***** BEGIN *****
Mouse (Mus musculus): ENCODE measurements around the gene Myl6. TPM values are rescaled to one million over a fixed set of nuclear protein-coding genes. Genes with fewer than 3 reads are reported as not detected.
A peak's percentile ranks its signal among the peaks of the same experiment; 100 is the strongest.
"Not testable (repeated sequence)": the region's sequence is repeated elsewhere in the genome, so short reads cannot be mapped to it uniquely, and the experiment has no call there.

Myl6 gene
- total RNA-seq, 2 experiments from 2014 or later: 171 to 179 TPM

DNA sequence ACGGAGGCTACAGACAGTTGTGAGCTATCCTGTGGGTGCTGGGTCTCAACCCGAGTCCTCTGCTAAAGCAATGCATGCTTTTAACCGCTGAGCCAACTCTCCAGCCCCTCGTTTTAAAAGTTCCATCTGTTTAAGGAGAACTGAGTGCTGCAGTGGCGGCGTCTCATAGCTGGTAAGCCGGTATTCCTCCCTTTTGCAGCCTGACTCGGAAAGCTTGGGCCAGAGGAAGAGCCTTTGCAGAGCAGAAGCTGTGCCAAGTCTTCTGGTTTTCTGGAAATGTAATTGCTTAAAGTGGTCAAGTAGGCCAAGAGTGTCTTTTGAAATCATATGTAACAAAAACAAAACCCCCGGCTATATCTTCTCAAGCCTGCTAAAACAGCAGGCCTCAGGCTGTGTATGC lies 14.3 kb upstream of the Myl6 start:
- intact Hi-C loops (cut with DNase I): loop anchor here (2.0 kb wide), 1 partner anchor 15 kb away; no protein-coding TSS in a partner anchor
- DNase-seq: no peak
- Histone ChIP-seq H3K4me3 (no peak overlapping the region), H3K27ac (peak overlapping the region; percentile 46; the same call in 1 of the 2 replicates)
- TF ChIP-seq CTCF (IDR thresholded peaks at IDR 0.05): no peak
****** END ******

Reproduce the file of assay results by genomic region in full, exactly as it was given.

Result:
Mouse (Mus musculus): ENCODE measurements around the gene Myl6. TPM values are rescaled to one million over a fixed set of nuclear protein-coding genes. Genes with fewer than 3 reads are reported as not detected.
A peak's percentile ranks its signal among the peaks of the same experiment; 100 is the strongest.
"Not testable (repeated sequence)": the region's sequence is repeated elsewhere in the genome, so short reads cannot be mapped to it uniquely, and the experiment has no call there.

Myl6 gene
- total RNA-seq, 2 experiments from 2014 or later: 171 to 179 TPM

DNA sequence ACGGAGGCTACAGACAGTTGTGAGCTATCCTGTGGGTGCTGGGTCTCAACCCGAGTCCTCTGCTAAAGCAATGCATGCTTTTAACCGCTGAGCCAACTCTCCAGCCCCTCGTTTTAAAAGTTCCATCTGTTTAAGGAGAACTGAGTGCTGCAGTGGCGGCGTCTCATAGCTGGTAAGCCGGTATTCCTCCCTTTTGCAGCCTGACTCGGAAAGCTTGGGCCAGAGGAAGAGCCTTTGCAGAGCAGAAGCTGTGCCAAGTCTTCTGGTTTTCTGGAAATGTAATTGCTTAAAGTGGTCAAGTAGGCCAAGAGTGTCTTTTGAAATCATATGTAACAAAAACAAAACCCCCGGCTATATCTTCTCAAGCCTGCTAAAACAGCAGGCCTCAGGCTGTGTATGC lies 14.3 kb upstream of the Myl6 start:
- intact Hi-C loops (cut with DNase I): loop anchor here (2.0 kb wide), 1 partner anchor 15 kb away; no protein-coding TSS in a partner anchor
- DNase-seq: no peak
- Histone ChIP-seq H3K4me3 (no peak overlapping the region), H3K27ac (peak overlapping the region; percentile 46; the same call in 1 of the 2 replicates)
- TF ChIP-seq CTCF (IDR thresholded peaks at IDR 0.05): no peak